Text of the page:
Beggar Maid: Stories of Flo and Rose [Who Do You Think You are?] Characters
by Alice Munro

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Beggar Maid: Stories of Flo and Rose [Who Do You Think You are?] Characters

(Beacham's Encyclopedia of Popular Fiction)

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Central to all the events in each of the stories of The Beggar Maid: Stories of Flo and Rose [also published as Who Do You Think You Are?], Rose is the book's protagonist and principal character. Beginning her life in the poor western section of the small town of Hanratty, Rose, like Del in Lives of Girls and Women (1971), considers herself an outsider. But whereas Del's reaction to this feeling of isolation is to search for connections with other people, Rose endeavors to cut herself off from the culture and geographic place where she is so deeply rooted. A key strategy by which she attempts to relieve the pain of her "indigestible lump" of memories of "sad poverty" is to reshape the past through narrative. Rose reconfigures the "various scandals and bits of squalor from her childhood" into hyperbolic stories, which, in turn, can be "performed" with great effect at cocktail parties. These entertaining yet grotesque parodies of the habits and people of West Hanratty are engaged by Rose as a means of gaining attention and, she hopes, acceptance within each new community she comes in contact with. More important, they also give her a sense of power, the ability, in her mind at least, "to queen over" academics and artists who carry a romanticized notion of what it is to have been born poor.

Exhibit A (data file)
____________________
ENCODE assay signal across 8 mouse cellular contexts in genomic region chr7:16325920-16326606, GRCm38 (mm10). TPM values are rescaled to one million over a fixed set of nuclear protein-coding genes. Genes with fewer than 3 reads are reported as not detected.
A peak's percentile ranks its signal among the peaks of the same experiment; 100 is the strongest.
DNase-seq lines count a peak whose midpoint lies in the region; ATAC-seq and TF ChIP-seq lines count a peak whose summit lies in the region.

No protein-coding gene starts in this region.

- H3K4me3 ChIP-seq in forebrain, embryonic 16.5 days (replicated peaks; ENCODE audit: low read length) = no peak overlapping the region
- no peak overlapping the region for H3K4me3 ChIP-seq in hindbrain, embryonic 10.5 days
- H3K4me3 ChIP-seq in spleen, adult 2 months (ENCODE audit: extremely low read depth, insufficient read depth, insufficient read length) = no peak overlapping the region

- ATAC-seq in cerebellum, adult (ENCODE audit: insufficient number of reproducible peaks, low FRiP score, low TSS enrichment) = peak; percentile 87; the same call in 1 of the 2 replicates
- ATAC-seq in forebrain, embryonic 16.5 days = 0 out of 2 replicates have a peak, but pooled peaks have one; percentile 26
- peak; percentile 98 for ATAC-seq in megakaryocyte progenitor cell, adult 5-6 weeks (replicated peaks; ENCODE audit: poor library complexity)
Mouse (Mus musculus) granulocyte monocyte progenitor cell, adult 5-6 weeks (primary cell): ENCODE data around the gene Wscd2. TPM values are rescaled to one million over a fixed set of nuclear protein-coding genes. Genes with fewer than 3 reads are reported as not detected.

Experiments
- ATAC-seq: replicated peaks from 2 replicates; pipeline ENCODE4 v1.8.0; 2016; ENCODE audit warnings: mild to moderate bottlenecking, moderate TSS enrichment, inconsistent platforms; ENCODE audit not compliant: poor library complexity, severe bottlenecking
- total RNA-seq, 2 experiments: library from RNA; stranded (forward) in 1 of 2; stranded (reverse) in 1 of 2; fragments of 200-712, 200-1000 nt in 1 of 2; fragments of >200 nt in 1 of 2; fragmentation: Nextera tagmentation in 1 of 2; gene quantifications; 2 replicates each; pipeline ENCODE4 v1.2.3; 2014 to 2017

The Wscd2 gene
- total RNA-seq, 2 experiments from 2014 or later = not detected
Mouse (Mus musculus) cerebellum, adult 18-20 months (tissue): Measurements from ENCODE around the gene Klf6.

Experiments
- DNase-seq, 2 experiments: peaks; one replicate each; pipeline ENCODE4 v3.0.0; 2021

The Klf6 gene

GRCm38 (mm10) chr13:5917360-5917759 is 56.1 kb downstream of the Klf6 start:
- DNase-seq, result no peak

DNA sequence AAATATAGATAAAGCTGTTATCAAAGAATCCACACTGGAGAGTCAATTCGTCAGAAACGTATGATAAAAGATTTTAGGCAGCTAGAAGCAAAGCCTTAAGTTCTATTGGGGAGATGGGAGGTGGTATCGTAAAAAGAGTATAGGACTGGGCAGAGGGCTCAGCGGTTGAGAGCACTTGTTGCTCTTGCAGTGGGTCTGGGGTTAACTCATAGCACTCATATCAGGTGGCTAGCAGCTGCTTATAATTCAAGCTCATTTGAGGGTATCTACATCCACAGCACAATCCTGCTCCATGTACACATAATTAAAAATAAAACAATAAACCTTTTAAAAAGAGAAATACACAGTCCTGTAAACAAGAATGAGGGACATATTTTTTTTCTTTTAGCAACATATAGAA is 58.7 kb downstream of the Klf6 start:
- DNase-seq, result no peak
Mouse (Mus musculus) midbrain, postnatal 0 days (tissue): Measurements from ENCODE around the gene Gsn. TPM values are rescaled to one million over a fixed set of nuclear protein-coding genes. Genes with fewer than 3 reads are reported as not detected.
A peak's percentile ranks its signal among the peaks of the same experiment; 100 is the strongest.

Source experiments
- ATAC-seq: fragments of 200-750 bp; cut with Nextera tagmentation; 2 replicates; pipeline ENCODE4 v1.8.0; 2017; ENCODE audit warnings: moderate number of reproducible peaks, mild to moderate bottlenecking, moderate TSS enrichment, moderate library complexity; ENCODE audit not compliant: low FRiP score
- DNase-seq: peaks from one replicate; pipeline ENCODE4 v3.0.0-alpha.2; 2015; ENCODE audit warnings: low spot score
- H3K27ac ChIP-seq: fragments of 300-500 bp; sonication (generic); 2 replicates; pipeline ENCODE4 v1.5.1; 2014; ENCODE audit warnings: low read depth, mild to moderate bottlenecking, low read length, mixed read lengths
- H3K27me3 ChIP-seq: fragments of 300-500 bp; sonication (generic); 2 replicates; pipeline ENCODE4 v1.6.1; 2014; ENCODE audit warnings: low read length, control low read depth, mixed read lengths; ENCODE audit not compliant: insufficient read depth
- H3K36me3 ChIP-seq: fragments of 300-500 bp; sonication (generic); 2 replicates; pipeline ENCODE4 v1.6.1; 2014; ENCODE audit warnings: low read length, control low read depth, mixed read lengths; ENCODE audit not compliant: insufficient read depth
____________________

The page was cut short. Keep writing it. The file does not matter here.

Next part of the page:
What Rose gradually realizes is that, like most parodies, her stories of West Hanratty are more than attempts to subvert the potency of past connections, they are also celebrations of these connections. When she returns to her childhood home to care for her aging stepmother Flo, Rose begins to understand that despite her lifelong attempts to escape the ethos of West Hanratty, she has carried it with her in her attitudes toward life, love, and the power (negative and positive) of performance.

Although Rose is central to each story, the book is, as the subtitle of both the American and British editions suggests, about two characters: Flo and Rose. Unlike her stepdaughter, who moves beyond the limitations that have traditionally defined the lives of people from West Hanratty, Flo rarely ventures beyond the geographic or social boundaries of the small community. Instead, her life becomes one of not-so-quiet desperation. At times, she attempts to establish herself in a position of cultural and moral superiority over those around her, as someone who has experience, albeit briefly and without great success, of life in an urban center, where "she worked as a waitress in the coffee shop in Union Station . . . and was followed by men on dark streets and knew how payphones and elevators worked." More often, Flo rails against what she considers the flaws and pretensions of others, using her skills of mimicry and storytelling to pass harsh judgment on individuals and lifestyles, taking center stage with performances which turn people into "monsters ... of foolishness, and showiness, and self-approbation."